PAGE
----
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Robert Pattinson, Kristen Stewart and Bill Condon Interview with Washington Post   1 comment

The Washington Post sat down with Kristen, Rob, and Bill Condon during the LA Press Junket.

After the first one, I mean, it’s a different world you’re living in,” says Pattinson, 26.

“Also, we’re at that stage of life when things are shifting anyway,” adds Stewart, 22, who was just 17 when she first played Bella Swan.

Global fame makes growing up challenging, they say, acknowledging they’ve become more insular.

It’s a really weird thing because you kind of have to hide,” Pattinson says, “and hiding really destroys the thing which, for one thing…

Stewart interjects: “That fuels you as an actor.”

Yeah. It destroys your fuel,” he continues, “and also it destroys — you get to the point where you start to lose interest in things because you spend so much time…

“Guarding,” Stewart says.

Yeah, and that’s your world,” Pattinson says. “Your world gets smaller. There’s a massive contraction. And the weirdest thing is the more you contract it, the more the (public) interest goes up. It’s so crazy. There’s no way around it. You’re either on a 24-7 reality-TV show, or people think you should be.

“No, it’s hilarious,” Stewart says, not looking like she finds it very funny. “Either way, people are like, ‘Ugh. Famewhores.’”

But she has wanted every “Twilight” film to be successful and knows it’s not popular to complain about the personal costs of fame.

“This is a really scary question to answer because people instantly just hate you for even saying that anything is close to unsavory or whatever or however you want to put it,” she says.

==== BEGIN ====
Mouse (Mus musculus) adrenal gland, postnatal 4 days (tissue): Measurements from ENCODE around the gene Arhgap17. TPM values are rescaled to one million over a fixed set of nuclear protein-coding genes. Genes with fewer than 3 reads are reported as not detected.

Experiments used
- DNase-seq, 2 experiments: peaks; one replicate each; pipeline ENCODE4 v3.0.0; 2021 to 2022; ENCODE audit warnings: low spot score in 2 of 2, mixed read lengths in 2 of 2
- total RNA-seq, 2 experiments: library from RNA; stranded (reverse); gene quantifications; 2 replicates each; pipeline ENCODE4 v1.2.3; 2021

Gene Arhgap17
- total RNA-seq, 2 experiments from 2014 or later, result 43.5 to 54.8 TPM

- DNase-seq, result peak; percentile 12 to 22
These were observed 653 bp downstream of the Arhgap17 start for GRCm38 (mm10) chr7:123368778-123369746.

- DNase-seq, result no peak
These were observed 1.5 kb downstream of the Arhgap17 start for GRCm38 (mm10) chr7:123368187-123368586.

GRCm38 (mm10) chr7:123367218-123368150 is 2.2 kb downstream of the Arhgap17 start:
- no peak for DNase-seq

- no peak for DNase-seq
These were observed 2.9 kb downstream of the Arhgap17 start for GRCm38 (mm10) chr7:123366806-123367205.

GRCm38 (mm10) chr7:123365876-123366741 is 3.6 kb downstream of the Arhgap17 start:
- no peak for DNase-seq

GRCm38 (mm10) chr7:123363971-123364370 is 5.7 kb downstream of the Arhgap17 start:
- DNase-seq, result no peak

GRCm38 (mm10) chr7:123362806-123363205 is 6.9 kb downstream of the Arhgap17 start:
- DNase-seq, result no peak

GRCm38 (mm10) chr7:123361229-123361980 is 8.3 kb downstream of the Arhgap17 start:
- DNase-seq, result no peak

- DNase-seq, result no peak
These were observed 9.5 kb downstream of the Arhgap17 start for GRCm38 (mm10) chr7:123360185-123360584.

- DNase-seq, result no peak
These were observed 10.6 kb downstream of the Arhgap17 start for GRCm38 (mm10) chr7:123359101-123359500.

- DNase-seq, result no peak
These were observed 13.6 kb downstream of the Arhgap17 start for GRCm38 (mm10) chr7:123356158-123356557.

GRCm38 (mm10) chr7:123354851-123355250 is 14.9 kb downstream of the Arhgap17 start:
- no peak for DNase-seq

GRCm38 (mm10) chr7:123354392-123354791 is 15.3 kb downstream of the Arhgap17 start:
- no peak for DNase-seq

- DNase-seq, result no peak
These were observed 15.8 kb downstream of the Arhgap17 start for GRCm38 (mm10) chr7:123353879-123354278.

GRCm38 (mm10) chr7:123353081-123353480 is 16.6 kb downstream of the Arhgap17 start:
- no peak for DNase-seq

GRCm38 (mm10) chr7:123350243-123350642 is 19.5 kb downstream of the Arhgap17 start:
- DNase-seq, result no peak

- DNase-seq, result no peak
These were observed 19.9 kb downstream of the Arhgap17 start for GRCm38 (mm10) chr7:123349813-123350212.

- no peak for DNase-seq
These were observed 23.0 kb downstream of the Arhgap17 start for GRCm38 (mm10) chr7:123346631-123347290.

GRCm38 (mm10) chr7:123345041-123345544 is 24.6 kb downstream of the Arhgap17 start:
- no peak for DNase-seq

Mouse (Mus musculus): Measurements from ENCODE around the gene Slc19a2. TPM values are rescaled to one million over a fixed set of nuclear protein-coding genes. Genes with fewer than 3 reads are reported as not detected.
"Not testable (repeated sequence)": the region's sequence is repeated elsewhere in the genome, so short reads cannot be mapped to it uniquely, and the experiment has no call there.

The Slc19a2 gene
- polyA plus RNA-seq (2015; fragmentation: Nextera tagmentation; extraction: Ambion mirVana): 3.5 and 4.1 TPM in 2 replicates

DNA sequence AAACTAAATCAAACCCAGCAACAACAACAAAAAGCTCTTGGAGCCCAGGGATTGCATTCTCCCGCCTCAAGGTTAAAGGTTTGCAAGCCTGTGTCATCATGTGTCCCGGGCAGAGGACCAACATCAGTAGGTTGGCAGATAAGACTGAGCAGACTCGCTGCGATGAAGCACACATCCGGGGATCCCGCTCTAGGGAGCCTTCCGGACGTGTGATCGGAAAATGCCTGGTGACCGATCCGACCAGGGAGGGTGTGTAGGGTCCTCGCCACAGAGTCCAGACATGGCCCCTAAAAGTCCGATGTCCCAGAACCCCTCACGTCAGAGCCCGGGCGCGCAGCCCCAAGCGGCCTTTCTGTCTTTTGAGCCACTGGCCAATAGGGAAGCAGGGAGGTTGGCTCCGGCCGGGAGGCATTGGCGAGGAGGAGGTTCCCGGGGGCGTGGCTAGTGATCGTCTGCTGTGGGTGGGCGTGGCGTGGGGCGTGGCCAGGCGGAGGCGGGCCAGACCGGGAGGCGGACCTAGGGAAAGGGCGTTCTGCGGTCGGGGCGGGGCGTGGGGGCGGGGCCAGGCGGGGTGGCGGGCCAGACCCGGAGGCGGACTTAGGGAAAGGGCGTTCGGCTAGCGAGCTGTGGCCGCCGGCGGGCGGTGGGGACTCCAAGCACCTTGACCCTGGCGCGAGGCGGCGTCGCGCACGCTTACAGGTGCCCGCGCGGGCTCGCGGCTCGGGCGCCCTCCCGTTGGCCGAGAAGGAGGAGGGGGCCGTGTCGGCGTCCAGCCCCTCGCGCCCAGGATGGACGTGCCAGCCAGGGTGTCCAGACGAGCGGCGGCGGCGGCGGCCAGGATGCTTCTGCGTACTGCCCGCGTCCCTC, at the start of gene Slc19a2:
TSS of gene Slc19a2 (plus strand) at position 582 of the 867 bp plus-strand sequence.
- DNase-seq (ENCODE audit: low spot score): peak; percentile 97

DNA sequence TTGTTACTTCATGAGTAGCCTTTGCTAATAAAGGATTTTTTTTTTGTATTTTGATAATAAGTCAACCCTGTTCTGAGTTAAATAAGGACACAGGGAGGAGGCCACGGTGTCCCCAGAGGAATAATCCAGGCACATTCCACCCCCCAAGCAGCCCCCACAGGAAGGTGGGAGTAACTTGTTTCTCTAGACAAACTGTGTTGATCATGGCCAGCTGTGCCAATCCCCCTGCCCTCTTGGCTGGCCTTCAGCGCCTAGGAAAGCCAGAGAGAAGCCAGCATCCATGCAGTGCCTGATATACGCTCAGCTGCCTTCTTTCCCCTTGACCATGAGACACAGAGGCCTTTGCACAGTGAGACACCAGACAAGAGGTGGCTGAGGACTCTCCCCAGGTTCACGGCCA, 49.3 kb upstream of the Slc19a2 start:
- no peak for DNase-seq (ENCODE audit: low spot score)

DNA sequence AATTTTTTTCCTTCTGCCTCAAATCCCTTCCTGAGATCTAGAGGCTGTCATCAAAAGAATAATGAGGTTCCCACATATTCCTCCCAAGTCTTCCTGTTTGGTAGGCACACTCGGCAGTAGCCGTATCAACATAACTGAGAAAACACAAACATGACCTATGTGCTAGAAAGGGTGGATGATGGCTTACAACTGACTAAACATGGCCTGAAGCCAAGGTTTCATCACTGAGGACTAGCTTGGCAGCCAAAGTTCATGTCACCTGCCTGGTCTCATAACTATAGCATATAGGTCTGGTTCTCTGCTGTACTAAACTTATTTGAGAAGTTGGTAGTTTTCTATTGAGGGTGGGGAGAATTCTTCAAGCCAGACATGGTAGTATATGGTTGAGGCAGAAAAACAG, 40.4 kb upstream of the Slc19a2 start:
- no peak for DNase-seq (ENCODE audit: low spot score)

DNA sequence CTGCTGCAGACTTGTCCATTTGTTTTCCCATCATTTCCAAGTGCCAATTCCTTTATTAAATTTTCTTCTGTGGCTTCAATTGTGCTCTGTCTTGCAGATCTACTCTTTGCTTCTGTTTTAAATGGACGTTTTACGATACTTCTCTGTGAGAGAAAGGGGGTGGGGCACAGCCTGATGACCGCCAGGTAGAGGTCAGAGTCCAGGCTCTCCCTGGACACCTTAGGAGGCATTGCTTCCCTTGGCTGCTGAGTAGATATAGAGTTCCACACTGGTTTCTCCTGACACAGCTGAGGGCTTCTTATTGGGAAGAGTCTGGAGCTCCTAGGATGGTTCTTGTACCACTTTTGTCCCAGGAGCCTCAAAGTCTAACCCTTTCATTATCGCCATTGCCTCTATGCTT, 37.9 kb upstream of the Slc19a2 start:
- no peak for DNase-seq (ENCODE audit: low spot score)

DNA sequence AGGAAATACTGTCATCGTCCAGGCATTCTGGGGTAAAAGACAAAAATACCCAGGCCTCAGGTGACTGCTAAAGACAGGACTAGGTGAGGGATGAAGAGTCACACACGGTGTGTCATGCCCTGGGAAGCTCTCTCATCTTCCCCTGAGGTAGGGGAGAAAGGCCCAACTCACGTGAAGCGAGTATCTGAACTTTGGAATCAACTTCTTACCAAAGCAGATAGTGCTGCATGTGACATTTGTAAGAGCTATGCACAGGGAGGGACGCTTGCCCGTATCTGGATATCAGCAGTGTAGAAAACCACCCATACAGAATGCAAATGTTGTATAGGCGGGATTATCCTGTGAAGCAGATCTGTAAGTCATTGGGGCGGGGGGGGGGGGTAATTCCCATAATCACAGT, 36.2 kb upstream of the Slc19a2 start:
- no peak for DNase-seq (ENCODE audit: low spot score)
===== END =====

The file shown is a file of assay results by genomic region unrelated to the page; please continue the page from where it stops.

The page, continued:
….

Stewart said it’s been an indulgence to play the same character for so long, but there is some relief in having reached the end of her story.

“There are so many beloved moments in this series that we would think about for five years,” she said. “They weigh on you, whereas in a normal movie, you’ve got five weeks, five months… We, for five years, have been waiting for the story to be told. And now that it is, I don’t want to say that I’m so excited that it’s done, because that sounds like I just don’t want to do it anymore, but I’m just excited that we don’t have that on us anymore.”

…..

Doing press for a different movie, you’re literally just talking about the movie,” Pattinson says. “This, 90 percent of the time we’re talking about our lives rather than the movie.”

“But this is it,” Stewart says. “It definitely makes today easier.”

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New Robert Pattinson Interview with Washington Post   Leave a comment

 From Washington Post

 We’ve read the many, many headlines about Robert Pattinson. We’ve analyzed his work in the “Twilight” series as America’s Most Brooding and Swoon-Inducing Vampire. We’ve watched his frequent and occasionally awkward television interviews.

With the “Twilight” saga coming to an end next week following the release of “Breaking Dawn Part 2,” Pattinson, 26, can now fully focus on defining himself as an actor who appears in movies that don’t feature the Volturi. How does he feel as he makes that transition?  And is he really so up for a part in the “Star Wars” franchise that he would willingly play a live-action version of Jar Jar Binks?

During a recent phone interview, I did my best to get the answers to some of these questions. Here’s a transcript of our conversation.

I remember being at Comic-Con in 2008, prior to the release of the first movie, and thinking that you and Kristen Stewart seemed particularly shell shocked by the massive fan response. Do you remember what was going on in your mind then?

Pattinson: Yeah, I mean, it’s kind of exciting, but it just seems so separate. It’s always seemed so separate — that whole part of it — from doing the actual movies. That’s never changed for me. It’s a totally independent part of the job. You always get asked more about that aspect of it than anything else, you know, all the screaming and stuff. And I’ve never had a single lucid, analytical thought about it. It still just seems like screaming to me.

Why do you think people tend to ask more questions about that aspect of “Twilight”? Just because it seems so insane?

Pattinson: Yeah, I mean, it is the weirdest thing. There’s plenty of people who do movies and even big movies and stuff, but it’s weird to have that reaction for a series … but I don’t know why it happens.

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